> In this case, I agree with you -- we only have one circumscribed set of
> organisms, and hence need only one taxonID to represent it, despite the fact
> that two protonymIDs (=two type specimens) exist within that set.
> Unfortunately, a common situation is more along the lines of the following:
> Smith describes Aus bus to represent all the individuals of a population in
> the Marshall Islands.
> Then Jones comes along and describes Aus cus to represent all the
> individuals of a population in the Hawaiian Islands, and he is *completely
> unaware* of the existence of Smith's Smith's Aus bus.
> Then Brown comes along and decides that the populations in Hawaii and
> Marshall Islands are *clearly* and *unabiguously* the same species, so
> synonymizes the two names.
> In this case, how many circumscritpions are involved? It all hinges on my
> use of the word "implied" in the notion of a the "implied members of the
> circumscribed set".
> This is why the only way we're going to be able to establish
> RelationshipAssertions (sensu TCS) is via third-party assertions. In other
> words, someone is going to have to assert an opinion over whether the
> implied members of Smith's Aus bus would have included the population in
> Hawaii, and whether the implied set of Jones' Aus cus would have included
> the population in the Marshall Islands.
> In any case, the point is I think you are right -- the synonomization of two
> names does not necessarily imply that a new taxonID is needed.
> As to your comment:
>> My main concern is however changes of the higher taxon. If a
>> species was originally placed in a genus circumscribed as
>> leaf spots producing elliptical spores on a specific host
>> plant, and is moved into a genus with defined conidiogenesis,
>> we have changed the circumscription, and previous
>> "identifications" may now be misapplied names.
> Yes -- but the new taxonID is not needed because the genus name changed; the
> new taxonID is needed because the implied set of members of the child set
> changed (due to the new character-based definition). In other words, the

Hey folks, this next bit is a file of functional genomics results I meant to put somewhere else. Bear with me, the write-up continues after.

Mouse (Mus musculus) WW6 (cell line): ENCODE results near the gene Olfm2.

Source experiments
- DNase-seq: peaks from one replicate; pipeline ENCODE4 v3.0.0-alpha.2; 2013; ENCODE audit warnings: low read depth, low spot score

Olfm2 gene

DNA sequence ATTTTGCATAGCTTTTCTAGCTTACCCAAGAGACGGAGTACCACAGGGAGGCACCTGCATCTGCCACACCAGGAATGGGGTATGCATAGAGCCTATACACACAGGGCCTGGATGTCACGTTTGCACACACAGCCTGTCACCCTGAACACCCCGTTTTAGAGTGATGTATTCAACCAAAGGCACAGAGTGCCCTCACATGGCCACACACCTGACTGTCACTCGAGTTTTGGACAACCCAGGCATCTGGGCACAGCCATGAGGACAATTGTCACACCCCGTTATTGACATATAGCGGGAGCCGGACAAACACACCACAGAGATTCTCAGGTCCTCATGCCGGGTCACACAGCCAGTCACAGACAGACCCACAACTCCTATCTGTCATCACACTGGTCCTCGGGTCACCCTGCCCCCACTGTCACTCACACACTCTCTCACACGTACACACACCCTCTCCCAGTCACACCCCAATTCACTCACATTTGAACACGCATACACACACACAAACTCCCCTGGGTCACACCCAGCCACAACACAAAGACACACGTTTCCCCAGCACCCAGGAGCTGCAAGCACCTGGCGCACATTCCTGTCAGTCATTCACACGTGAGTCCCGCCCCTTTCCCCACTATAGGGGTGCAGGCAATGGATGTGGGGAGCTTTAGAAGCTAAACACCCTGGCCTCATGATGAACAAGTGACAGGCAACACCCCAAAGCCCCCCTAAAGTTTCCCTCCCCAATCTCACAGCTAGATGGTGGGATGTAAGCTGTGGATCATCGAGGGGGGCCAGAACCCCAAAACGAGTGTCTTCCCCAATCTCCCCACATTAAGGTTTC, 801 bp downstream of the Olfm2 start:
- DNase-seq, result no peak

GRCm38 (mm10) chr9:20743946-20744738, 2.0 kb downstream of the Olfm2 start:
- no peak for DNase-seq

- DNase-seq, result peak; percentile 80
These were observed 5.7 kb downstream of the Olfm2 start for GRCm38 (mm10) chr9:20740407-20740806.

> act of changing the genus didn't change the circumscription scope; the
> change in the character definition of the child taxon changed in. Even if
> it seems these are the same thing (i.e., that the change in character-based
> definition was triggered by the genus change), they are still different
> logical actions.
>> The central point is that in practice, significant experience
>> and knowledge about past practices is required, to determine
>> whether a new taxon ID should be given or not. Computer
>> typists will get it wrong and experts may disagree about this.
> I agree that we require significant experience and knowledge about past
> practices/etc. to make assertions about the logical relationships between
> two circumscribed sets represented by two taxonID values. But not for the
> reason you suggest -- rather, for the reson I described above.
>> My conclusion is that if every change in genus name is given
>> a new ID, the system is manageable after assignment of ID.
>> Computers can synonymize IDs (sameAs), but they cannot
>> retrospectively split them.
> Right -- and this comes back to my fundamental problem with the notion of a
> taxonID. In order for it to be useful, we need a very clear and shared
> understanding of the entity that is represented by the taxonID. What we
> need to do is atomize the ID's -- and this is best done through the
> TaxonNameUsage object (which is relatively simple to define). So in answer
> toy your last quote above, in my mind *every* TNU is a "potential taxon"
> (sensu Berendsohn), so *these* are the Ids we should be using and re-using
> when we define taxon concepts. My vague understanding of a taxonID is that
> it is established to represent a set of tnuID's. If it were that simple,
> then taxonID really just becomes a subclass of tnuID. However, I don't
> think it's that simple, because the definition of a taxonID is not limited
> to simply sets of tnuIDs -- it can also be established through
> member-specimens, morphological characters, genetic characters, etc.
> Although I think it's logically possible to inherit all these things
> *through* tnuIDs (after all, anytime anyone ever asserts that a taxon is
> defined by a set of specimens or characters, a new tnuID is born); we're a
> long way from having all that sort of information parsed and digitized (as
> per Kevin's earlier comment).
> So, for purely *practical* reasons, I think the main justification for even
> defining "taxonID" (as more than just a subclass of tnuID), is that our
> content base for tnuID's is still small, and the inheritance of things like
> specimens and characters through TNU instances is not yet well-developed.
> For this reason -- alluded to by Kevin -- I see a practical value to having
> a taxonID.
> But we *still* need to define what it is!